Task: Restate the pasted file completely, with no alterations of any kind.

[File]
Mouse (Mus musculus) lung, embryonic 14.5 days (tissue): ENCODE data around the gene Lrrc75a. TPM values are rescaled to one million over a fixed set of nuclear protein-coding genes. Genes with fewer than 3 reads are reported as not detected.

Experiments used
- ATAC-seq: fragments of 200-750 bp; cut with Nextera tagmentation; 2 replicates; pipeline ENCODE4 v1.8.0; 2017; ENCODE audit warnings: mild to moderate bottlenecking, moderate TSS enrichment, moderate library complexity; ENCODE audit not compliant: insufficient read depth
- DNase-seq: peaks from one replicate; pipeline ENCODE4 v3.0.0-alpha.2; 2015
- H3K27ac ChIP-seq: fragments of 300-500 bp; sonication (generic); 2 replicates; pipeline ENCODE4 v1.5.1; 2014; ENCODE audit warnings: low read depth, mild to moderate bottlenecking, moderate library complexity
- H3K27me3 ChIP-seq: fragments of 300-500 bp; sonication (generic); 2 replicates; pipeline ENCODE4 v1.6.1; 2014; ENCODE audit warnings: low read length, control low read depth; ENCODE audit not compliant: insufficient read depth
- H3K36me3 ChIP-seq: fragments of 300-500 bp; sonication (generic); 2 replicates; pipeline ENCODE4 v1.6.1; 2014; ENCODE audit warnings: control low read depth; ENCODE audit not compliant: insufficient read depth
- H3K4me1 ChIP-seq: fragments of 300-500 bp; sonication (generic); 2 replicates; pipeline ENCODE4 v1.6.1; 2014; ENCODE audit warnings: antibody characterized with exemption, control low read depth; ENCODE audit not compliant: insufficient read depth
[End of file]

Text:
Mouse (Mus musculus) lung, embryonic 14.5 days (tissue): ENCODE data around the gene Lrrc75a. TPM values are rescaled to one million over a fixed set of nuclear protein-coding genes. Genes with fewer than 3 reads are reported as not detected.

Experiments used
- ATAC-seq: fragments of 200-750 bp; cut with Nextera tagmentation; 2 replicates; pipeline ENCODE4 v1.8.0; 2017; ENCODE audit warnings: mild to moderate bottlenecking, moderate TSS enrichment, moderate library complexity; ENCODE audit not compliant: insufficient read depth
- DNase-seq: peaks from one replicate; pipeline ENCODE4 v3.0.0-alpha.2; 2015
- H3K27ac ChIP-seq: fragments of 300-500 bp; sonication (generic); 2 replicates; pipeline ENCODE4 v1.5.1; 2014; ENCODE audit warnings: low read depth, mild to moderate bottlenecking, moderate library complexity
- H3K27me3 ChIP-seq: fragments of 300-500 bp; sonication (generic); 2 replicates; pipeline ENCODE4 v1.6.1; 2014; ENCODE audit warnings: low read length, control low read depth; ENCODE audit not compliant: insufficient read depth
- H3K36me3 ChIP-seq: fragments of 300-500 bp; sonication (generic); 2 replicates; pipeline ENCODE4 v1.6.1; 2014; ENCODE audit warnings: control low read depth; ENCODE audit not compliant: insufficient read depth
- H3K4me1 ChIP-seq: fragments of 300-500 bp; sonication (generic); 2 replicates; pipeline ENCODE4 v1.6.1; 2014; ENCODE audit warnings: antibody characterized with exemption, control low read depth; ENCODE audit not compliant: insufficient read depth